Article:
The environmental impact of training has been poorly recognised for many years. With the emergence of high-profile climate activists and a wider appreciation of the need for sustainable healthcare, training within radiology can no longer be excused from its responsibility to consider the environment in its actions. In this paper, we aim to evaluate the environmental impact of the travel undertaken by trainees within the Peninsula training programme, with the aim of developing practices and providing suggestions (evidence-based where possible) on how to improve the impact on the environment of trainee travel. We envisage that many of the lessons and suggestions may be transferrable to other training schemes in the UK and further afield. During the early months of 2020, in addition to the environmental crisis, COVID-19 escalated to a pandemic resulting in the alteration of working practices across the UK (and the rest of the world). This led to many environmentally beneficial working practices being adopted in Radiology in the South West Peninsula Deanery, and throughout this paper we have evaluated these changes and used our collective experience of these to inform our suggestions on how to improve the environmental sustainability of Medical and Radiological training.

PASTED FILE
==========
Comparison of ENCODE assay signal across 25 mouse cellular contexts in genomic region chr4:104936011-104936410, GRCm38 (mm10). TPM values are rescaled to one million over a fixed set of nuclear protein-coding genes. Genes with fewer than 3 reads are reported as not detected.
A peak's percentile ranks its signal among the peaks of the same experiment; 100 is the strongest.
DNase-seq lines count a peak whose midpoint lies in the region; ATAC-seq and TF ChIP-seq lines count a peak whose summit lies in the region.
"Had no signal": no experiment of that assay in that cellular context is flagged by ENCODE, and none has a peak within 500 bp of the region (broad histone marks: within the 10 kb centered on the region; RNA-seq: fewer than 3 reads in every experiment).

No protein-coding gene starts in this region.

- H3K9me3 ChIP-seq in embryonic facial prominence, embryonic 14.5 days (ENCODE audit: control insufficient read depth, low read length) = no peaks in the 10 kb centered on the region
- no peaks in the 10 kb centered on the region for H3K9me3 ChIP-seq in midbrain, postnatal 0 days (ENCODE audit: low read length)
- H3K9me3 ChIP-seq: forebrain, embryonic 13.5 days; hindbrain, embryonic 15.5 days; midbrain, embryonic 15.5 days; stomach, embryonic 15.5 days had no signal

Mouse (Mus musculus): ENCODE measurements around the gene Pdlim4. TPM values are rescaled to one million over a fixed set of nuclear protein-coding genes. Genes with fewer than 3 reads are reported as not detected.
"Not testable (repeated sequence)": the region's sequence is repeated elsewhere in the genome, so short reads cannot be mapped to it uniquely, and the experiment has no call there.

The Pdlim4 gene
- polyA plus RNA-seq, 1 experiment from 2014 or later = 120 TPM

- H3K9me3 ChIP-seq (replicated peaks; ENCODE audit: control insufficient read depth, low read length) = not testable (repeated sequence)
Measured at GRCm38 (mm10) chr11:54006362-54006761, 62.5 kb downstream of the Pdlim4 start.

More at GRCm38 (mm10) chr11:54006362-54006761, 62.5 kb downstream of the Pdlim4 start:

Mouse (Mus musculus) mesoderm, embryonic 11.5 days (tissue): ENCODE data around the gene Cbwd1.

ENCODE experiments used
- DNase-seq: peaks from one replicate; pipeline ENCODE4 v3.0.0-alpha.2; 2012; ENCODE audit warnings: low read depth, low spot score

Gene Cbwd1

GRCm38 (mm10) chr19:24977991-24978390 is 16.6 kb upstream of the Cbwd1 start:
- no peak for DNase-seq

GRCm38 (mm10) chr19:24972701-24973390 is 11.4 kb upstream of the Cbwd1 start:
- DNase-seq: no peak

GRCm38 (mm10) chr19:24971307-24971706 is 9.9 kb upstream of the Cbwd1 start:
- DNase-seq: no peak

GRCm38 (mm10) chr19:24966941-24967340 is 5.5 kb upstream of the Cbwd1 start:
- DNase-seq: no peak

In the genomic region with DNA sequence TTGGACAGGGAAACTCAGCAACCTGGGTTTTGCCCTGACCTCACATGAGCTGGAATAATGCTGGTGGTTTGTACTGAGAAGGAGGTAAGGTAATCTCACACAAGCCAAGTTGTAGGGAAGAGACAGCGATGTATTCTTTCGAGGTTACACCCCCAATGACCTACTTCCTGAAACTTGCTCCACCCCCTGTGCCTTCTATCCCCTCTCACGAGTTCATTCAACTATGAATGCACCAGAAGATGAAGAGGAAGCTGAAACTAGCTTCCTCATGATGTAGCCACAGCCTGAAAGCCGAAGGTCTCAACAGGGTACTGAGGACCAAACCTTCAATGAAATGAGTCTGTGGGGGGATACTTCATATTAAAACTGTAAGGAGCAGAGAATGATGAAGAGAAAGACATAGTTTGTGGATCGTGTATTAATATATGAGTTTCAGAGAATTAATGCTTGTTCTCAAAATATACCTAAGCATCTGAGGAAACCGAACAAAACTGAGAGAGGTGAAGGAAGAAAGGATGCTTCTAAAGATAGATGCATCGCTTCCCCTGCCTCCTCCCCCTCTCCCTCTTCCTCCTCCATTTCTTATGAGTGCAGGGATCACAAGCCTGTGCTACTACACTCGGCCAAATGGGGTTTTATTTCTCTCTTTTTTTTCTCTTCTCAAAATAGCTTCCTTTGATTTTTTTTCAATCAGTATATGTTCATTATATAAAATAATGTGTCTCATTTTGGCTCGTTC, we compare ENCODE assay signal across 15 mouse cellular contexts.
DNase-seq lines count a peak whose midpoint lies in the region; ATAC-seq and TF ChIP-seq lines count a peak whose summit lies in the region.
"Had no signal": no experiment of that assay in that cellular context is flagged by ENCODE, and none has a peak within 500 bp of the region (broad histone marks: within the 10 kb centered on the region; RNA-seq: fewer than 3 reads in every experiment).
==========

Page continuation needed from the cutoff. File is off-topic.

- Radiology & imaging
- Diagnostic radiology
- Medical education & training
Statistics from Altmetric.com
If you wish to reuse any or all of this article please use the link below which will take you to the Copyright Clearance Center’s RightsLink service. You will be able to get a quick price and instant permission to reuse the content in many different ways.
Contributors Guarantor of integrity of the entire study (SP, PJ); study concepts and design (PJ); literature research (SP); clinical studies N/A; experimental studies/data analysis (SP); statistical analysis N/A; manuscript preparation (SP); manuscript editing (SP, PJ, SB).
Funding The authors have not declared a specific grant for this research from any funding agency in the public, commercial or not-for-profit sectors.
Competing interests Yes, there are competing interests for one or more authors and I have provided a Competing Interests statement in my manuscript.
Patient consent for publication Not required.
Provenance and peer review Not commissioned; externally peer reviewed.
Supplemental material This content has been supplied by the authors. It has not been vetted by BMJ Publishing Group Limited (BMJ) and may not have been peer-reviewed. Any opinions or recommendations discussed are solely those of the authors and are not endorsed by BMJ. BMJ disclaims all liability and responsibility arising from any reliance placed on the content. Where the content includes any translated material, BMJ does not warrant the accuracy and reliability of the translations (including but not limited to local regulations, clinical guidelines, terminology, drug names and drug dosages), and is not responsible for any error and/or omissions arising from translation and adaptation or otherwise.